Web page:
The Sicilians are two points behind that threesome with 45, and are hoping for their first European berth in club history. They ended a two-match losing streak last round with a 3-1 victory at Udinese, but there was no shame in either of the previous losses—they came against Inter and Juventus.
Lazio are in troubling form as well. They have lost their last three games in the league and six of their last eight. Their last two have been to tough opposition in AC Milan and Fiorentina, but the last in an upset to Torino. The cause? Injury to star striker Miroslav Klose, the same cause of their swoon from a year ago.
As badly as things have gone for them in Italy, European competition has brought them great success in the new year. They've comfortable seen off German opposition in the Europa League knockouts, taking both Borussia Monchengladbach and Stuttgart out of the competition.
Three points for either side would greatly enhance their European cause. With the opportunities for points dwindling, this could turn out to be a six-pointer in the chase for the Europa League.
Both teams have exceptional midfielders keying their attack. Catania's Lodi is the team's second-leading scorer with eight goals in all competitions along with two assists, and he has worked magic on set pieces this year. His pinpoint passing (82.5 percent completion, 1.8 key passes per game according to WhoScored.com) has led gli elefanti to an excellent followup to last year's huge step forward under Vincenzo Montella.
Lazio's midfield maestro has scored eight goals in Serie A to go along with seven assists in all competitions, and has been named man of the match seven times this season. He's completed nearly 85 percent of his passes and his traditional Brazilian dribbling flair has set up a number of quality chances for Lazio. His goalscoring ability has been all the more crucial with leading scorer Klose shelved.
Hernanes tends to play a more advanced role than Lodi does with Catania, but the Italian exerts just as much influence over the outcome of a game. Whichever player is able to command the middle in this battle of European hopefuls will be that much closer to leading his team to the top five.
The last two rounds have produced a genuine relegation battle out of what looked to be a snoozer at the bottom of the table.
Siena would have been clear of the relegation zone at that point if not for the six-point penalty they were hit with by FIGC in the summer for their involvement in the calcioscommesse match-fixing scandal. Instead they were level with Pescara and Palermo in last place, but facing a match against the rosaneri while the team they were pursuing, Genoa, was starting down the barrel of a red-hot Milan side.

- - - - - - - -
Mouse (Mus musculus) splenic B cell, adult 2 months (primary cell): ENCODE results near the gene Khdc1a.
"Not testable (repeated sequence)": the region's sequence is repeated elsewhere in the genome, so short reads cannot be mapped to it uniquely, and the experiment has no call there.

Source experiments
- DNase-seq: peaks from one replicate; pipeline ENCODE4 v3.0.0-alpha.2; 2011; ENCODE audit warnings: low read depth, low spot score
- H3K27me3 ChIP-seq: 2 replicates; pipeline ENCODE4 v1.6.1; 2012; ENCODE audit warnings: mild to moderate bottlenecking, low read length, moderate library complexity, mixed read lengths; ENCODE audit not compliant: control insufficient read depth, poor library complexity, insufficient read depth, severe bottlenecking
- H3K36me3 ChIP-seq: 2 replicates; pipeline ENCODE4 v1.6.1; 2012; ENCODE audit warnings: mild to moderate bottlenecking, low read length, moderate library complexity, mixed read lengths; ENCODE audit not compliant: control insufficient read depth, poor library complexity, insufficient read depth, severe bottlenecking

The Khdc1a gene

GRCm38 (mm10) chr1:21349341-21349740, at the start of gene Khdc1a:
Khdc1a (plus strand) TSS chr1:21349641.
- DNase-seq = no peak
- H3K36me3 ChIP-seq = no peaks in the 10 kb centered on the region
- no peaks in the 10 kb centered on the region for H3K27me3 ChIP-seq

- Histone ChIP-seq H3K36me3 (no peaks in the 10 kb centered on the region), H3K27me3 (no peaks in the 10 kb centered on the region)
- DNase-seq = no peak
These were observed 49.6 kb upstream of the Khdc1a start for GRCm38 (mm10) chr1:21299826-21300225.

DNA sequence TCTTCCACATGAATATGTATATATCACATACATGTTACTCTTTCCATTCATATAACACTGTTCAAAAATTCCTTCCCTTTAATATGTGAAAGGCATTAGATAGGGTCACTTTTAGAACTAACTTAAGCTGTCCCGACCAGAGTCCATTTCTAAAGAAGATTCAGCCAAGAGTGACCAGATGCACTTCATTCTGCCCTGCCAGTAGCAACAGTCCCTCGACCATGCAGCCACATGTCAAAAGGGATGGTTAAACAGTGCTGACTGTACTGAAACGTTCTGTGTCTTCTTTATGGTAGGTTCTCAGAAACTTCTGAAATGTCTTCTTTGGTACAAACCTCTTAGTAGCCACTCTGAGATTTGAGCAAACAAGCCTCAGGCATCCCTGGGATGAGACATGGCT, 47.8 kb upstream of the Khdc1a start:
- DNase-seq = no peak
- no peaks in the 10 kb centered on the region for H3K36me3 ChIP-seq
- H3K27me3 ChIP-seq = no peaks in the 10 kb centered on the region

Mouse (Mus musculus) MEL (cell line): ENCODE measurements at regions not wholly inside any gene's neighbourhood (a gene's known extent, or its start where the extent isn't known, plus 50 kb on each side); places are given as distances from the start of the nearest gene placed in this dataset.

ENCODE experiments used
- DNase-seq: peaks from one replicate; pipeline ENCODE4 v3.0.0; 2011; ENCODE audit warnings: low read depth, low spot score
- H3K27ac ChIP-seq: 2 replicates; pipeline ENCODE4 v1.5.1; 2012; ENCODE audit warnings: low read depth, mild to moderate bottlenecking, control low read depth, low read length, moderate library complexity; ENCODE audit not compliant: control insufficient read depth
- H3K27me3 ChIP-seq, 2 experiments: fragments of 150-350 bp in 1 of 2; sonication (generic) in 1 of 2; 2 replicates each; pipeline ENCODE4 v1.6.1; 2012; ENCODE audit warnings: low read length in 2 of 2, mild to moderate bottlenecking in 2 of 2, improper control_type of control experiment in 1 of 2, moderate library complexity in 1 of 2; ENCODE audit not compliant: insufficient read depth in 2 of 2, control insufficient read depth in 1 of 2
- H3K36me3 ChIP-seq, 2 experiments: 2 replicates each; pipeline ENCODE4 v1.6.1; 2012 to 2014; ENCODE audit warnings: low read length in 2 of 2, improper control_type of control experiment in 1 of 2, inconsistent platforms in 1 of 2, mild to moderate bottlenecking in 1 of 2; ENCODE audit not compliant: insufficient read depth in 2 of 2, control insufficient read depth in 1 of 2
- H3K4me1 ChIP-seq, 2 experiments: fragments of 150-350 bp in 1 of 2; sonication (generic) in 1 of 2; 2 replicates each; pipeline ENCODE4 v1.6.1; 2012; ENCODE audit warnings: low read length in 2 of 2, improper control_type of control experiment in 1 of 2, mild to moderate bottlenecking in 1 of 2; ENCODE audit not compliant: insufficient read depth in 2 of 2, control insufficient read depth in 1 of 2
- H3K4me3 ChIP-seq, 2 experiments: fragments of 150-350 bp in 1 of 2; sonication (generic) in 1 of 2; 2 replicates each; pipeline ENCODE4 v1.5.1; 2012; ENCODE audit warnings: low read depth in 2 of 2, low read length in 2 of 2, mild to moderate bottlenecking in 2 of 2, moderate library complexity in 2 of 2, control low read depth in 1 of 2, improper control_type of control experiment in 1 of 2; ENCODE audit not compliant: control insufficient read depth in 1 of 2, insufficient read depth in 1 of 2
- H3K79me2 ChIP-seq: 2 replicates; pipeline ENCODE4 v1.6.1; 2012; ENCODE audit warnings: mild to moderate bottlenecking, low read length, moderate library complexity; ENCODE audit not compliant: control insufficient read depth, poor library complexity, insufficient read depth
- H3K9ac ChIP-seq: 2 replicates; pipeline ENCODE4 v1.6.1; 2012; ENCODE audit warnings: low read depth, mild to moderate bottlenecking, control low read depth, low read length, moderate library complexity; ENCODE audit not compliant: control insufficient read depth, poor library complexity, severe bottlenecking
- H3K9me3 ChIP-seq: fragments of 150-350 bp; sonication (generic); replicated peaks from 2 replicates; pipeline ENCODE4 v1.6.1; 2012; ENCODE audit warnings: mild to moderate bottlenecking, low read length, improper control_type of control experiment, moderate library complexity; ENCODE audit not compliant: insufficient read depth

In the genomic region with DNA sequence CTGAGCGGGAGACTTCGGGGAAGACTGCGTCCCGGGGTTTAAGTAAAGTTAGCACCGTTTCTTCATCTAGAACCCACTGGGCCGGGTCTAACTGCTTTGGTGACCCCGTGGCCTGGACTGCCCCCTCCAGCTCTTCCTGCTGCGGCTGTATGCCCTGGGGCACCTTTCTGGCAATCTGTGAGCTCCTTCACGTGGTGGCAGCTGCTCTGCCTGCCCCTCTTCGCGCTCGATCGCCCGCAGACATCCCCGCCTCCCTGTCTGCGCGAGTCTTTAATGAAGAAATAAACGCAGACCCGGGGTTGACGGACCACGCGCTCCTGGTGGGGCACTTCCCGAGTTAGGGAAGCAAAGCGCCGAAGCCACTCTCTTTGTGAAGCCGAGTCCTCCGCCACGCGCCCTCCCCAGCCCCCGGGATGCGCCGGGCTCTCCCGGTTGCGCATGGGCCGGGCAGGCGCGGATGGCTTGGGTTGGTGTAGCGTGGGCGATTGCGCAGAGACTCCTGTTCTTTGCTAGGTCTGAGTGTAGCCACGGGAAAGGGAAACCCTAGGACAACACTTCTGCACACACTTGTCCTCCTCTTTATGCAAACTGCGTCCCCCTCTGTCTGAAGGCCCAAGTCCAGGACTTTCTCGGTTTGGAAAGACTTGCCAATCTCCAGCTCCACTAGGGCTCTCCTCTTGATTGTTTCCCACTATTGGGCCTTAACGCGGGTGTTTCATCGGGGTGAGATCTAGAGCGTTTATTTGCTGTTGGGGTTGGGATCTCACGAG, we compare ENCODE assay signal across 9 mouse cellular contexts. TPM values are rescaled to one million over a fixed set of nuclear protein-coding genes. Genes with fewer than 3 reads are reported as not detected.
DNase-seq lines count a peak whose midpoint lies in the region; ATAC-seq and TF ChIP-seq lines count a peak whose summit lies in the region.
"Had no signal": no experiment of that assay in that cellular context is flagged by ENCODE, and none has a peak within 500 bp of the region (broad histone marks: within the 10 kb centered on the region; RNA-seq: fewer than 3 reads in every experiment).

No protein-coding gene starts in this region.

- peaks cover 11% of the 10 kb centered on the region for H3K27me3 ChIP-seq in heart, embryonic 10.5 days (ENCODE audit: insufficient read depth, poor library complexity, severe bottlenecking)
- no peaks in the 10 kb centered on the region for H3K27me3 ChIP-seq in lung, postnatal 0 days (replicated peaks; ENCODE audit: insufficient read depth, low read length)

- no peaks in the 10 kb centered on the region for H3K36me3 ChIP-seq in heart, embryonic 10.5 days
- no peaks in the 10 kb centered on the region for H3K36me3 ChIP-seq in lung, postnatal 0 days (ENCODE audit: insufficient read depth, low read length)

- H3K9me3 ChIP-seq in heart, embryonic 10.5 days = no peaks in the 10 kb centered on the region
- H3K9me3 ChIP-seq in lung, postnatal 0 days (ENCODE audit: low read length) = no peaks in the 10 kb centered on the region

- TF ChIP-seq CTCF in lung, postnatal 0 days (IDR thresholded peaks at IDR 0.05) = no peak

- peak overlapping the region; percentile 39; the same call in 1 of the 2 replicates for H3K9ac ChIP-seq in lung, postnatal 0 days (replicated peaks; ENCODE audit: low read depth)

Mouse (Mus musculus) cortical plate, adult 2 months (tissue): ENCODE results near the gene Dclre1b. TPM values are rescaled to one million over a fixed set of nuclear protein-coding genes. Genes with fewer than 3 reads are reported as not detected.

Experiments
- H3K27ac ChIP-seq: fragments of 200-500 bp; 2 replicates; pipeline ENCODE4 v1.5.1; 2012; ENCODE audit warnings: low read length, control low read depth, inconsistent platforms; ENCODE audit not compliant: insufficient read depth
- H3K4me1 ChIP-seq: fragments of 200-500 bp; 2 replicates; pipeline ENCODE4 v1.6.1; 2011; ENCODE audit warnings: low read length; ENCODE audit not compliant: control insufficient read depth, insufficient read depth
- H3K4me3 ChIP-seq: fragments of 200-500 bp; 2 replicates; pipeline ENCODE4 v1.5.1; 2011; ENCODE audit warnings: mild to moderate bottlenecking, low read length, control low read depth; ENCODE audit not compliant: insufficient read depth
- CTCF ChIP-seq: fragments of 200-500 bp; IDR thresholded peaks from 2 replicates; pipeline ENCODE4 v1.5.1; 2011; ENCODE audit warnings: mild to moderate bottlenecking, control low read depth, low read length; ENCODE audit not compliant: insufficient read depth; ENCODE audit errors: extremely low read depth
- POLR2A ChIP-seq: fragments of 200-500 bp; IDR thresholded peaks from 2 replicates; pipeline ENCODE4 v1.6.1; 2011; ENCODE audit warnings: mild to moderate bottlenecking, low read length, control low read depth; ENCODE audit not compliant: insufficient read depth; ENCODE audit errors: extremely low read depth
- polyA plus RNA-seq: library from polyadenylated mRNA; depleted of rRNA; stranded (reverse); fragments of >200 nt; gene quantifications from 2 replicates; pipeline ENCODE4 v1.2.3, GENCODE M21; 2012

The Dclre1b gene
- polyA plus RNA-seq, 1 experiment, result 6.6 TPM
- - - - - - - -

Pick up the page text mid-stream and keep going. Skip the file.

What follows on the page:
The Ligurians lost that match 2-0 despite having a man advantage, and Siena came from behind to win 2-1, putting them only two points behind the grifone. A draw against Cagliari two weeks ago and a 3-2 loss by Genoa to Fiorentina put the robur just a point down heading into a true six-point match if there ever was one.
Siena is a team that can play in their own half, attack through the wings and defend leads once they've gotten them. Genoa prefers to use the middle of the field but they're prone to individual mistakes and have coughed up enough leads this season to make it their own fault that they're in this situation for the second straight year.
Boriello and Immobile have combined for 13 of the 29 goals Genoa has scored this year—45 percent of the grifone's total. Whether Davide Ballardini plays only one of them—as he has in 14 games this season—or both, stopping them will be key to a Siena win and survival.
Siena has played a three-man defense (either a 3-5-2 or the preferred 3-4-2-1) all season long. The back three has been spearheaded by Brazilian Felipe this season, especially after the sale of Luis Neto to Zenit St. Petersburg.
The 3-4-2-1 has been by far the better for the side, offensively and defensively. They've conceded 24 goals using the formation, but in only nine games using the 3-5-2 have given up 16. The defensive contribution of Francesco Della Rocca and Simone Vergassola in central midfield have aided them in their efforts, and has allowed them to pull a few upsets, like their 3-0 win against Lazio last month.
Siena has done well to preserve leads when they get them, and they would be five points ahead of Genoa without the point penalty. Despite their effectiveness this season, Boriello and Immobile well have a lot to do in order to breach Gianluca Pegolo's goal.